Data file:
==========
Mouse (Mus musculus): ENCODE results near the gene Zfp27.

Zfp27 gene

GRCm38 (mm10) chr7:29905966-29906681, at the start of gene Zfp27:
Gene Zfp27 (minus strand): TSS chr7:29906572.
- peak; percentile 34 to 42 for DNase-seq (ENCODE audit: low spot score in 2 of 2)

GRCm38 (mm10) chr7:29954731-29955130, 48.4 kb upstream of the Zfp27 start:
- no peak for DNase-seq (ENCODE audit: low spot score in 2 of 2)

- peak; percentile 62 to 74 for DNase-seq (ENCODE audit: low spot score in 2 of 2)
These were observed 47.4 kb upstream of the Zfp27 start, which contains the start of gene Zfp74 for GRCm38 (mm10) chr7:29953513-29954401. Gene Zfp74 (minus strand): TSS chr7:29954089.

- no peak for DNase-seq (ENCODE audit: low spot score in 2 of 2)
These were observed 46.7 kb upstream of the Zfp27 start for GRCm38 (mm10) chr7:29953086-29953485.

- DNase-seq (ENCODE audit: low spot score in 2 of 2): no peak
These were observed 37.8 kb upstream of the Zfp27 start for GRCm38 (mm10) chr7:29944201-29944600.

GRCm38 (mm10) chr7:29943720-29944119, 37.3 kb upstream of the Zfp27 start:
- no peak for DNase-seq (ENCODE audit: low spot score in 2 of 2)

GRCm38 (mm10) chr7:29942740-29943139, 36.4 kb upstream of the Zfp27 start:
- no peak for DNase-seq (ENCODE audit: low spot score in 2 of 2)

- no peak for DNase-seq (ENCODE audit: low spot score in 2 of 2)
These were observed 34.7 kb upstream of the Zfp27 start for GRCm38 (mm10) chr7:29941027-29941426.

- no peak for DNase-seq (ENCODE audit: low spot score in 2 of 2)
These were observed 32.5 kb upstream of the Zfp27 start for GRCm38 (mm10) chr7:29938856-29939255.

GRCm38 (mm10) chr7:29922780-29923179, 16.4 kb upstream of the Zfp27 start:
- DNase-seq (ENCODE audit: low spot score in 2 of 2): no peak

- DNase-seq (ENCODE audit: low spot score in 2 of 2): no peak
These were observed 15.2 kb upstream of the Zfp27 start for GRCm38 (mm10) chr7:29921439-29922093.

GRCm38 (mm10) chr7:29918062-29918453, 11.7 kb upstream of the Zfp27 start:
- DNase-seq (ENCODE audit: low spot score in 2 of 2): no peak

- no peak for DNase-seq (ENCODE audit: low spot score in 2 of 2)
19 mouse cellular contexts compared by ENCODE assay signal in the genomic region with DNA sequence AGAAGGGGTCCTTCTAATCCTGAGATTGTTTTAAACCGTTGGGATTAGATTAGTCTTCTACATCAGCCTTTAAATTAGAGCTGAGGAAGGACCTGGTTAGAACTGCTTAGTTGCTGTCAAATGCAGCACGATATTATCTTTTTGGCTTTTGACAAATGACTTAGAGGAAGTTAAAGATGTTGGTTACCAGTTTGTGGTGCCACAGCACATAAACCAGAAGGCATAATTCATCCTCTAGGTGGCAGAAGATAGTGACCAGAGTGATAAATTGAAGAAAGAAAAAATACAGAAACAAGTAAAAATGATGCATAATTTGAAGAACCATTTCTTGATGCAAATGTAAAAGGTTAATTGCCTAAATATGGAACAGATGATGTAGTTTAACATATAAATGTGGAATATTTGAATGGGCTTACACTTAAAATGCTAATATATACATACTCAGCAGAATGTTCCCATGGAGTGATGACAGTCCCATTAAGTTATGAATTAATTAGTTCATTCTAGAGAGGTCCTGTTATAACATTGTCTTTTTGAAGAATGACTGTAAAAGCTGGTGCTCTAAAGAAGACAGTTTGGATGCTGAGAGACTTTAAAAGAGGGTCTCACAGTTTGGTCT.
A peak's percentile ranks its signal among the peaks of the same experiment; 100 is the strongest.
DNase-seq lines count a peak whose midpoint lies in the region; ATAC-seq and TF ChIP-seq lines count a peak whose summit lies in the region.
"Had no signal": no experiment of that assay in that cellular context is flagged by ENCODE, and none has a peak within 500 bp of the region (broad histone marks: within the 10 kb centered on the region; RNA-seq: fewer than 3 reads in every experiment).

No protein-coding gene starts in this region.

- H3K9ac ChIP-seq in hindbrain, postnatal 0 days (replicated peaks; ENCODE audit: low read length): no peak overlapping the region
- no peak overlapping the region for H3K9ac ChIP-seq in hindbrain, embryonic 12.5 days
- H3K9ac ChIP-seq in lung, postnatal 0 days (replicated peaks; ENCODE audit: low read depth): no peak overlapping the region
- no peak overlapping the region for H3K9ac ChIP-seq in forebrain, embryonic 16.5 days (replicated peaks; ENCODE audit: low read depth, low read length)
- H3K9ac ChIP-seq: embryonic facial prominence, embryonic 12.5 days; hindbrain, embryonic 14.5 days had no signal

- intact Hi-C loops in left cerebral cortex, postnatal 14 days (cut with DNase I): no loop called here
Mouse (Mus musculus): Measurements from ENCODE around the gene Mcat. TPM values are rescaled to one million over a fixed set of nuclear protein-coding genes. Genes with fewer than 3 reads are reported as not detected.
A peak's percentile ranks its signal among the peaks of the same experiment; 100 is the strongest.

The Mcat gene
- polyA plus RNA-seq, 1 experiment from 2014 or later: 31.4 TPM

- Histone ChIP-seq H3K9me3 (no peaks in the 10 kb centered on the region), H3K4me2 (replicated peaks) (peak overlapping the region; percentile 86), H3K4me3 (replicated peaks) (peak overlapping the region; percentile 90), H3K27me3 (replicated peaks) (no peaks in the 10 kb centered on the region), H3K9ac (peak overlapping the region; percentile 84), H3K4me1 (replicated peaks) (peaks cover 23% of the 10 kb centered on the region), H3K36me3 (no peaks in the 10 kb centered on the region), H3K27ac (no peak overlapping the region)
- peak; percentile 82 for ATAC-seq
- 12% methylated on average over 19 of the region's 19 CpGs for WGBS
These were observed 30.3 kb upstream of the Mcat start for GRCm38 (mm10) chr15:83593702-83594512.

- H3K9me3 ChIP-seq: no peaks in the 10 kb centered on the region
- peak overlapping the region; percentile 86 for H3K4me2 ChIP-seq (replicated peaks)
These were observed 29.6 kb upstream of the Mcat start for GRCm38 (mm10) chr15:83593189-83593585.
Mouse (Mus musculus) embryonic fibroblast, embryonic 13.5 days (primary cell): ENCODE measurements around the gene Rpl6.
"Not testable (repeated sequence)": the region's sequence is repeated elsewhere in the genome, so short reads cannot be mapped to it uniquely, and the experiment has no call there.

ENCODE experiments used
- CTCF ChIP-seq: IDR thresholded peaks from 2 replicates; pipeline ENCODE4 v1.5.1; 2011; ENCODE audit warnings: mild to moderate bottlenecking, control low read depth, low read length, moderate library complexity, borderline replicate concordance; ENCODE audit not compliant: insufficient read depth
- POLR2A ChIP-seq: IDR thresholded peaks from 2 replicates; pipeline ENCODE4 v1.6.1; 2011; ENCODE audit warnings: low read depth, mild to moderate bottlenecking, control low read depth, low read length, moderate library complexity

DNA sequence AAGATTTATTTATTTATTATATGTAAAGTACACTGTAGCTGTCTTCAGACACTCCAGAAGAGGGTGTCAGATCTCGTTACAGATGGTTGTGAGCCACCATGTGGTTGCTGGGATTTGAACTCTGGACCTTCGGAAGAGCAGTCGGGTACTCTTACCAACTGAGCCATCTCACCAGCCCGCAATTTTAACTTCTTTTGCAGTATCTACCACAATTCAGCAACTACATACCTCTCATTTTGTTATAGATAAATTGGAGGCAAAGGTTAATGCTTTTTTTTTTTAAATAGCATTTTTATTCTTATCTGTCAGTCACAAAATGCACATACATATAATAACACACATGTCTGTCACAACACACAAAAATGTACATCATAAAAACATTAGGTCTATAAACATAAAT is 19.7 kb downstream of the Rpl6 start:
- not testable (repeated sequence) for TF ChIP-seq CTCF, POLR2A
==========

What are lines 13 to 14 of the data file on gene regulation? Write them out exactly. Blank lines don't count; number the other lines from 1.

These were observed 37.8 kb upstream of the Zfp27 start for GRCm38 (mm10) chr7:29944201-29944600.

GRCm38 (mm10) chr7:29943720-29944119, 37.3 kb upstream of the Zfp27 start: